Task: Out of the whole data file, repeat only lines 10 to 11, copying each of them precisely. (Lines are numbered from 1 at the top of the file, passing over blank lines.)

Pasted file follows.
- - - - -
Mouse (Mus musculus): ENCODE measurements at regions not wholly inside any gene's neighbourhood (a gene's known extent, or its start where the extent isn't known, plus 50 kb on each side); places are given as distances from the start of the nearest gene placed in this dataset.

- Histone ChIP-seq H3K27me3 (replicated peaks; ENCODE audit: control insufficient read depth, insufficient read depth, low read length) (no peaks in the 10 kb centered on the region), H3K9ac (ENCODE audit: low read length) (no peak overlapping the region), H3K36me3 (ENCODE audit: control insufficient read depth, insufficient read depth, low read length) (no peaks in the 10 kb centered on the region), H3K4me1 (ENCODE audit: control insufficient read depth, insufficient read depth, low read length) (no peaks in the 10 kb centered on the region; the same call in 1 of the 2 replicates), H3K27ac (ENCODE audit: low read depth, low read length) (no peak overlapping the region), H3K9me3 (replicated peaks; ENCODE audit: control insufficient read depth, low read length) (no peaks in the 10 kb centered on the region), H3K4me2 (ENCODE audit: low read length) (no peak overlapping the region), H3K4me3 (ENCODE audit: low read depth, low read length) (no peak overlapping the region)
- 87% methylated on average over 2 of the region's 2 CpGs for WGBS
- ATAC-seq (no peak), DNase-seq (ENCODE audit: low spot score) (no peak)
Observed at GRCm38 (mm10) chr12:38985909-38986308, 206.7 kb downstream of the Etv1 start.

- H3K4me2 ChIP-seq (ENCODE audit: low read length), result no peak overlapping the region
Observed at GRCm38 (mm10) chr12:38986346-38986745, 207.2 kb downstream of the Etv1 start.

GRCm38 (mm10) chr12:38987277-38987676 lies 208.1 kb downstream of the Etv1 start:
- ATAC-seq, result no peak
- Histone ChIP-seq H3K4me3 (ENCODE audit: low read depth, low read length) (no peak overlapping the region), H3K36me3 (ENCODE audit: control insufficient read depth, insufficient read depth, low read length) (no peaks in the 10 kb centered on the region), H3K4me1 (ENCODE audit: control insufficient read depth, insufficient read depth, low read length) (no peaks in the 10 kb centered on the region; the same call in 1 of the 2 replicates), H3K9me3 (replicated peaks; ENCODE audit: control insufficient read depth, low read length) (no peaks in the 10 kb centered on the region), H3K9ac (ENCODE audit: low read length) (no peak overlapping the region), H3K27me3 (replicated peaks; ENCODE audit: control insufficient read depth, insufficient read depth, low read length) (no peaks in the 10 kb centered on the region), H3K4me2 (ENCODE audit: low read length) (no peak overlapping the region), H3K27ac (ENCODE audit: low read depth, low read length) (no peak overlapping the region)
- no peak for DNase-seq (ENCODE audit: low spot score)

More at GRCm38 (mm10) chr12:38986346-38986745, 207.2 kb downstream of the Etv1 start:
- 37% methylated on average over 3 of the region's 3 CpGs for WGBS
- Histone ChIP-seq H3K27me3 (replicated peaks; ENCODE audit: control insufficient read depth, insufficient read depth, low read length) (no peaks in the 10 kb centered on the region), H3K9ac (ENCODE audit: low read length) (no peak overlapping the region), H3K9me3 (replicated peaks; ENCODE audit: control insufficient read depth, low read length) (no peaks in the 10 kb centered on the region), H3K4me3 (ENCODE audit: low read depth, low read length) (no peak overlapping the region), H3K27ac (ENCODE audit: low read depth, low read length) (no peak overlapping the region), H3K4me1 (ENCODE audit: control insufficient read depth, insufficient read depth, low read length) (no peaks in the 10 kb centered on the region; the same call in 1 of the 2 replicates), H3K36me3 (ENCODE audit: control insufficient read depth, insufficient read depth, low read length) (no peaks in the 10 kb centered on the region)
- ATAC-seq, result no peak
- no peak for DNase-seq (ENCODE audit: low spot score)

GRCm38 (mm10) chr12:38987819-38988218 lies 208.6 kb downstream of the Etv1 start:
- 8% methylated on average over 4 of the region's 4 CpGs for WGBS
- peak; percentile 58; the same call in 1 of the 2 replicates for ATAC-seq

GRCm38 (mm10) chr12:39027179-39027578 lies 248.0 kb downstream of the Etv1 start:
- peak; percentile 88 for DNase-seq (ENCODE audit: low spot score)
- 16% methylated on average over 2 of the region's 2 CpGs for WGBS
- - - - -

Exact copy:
- Histone ChIP-seq H3K4me3 (ENCODE audit: low read depth, low read length) (no peak overlapping the region), H3K36me3 (ENCODE audit: control insufficient read depth, insufficient read depth, low read length) (no peaks in the 10 kb centered on the region), H3K4me1 (ENCODE audit: control insufficient read depth, insufficient read depth, low read length) (no peaks in the 10 kb centered on the region; the same call in 1 of the 2 replicates), H3K9me3 (replicated peaks; ENCODE audit: control insufficient read depth, low read length) (no peaks in the 10 kb centered on the region), H3K9ac (ENCODE audit: low read length) (no peak overlapping the region), H3K27me3 (replicated peaks; ENCODE audit: control insufficient read depth, insufficient read depth, low read length) (no peaks in the 10 kb centered on the region), H3K4me2 (ENCODE audit: low read length) (no peak overlapping the region), H3K27ac (ENCODE audit: low read depth, low read length) (no peak overlapping the region)
- no peak for DNase-seq (ENCODE audit: low spot score)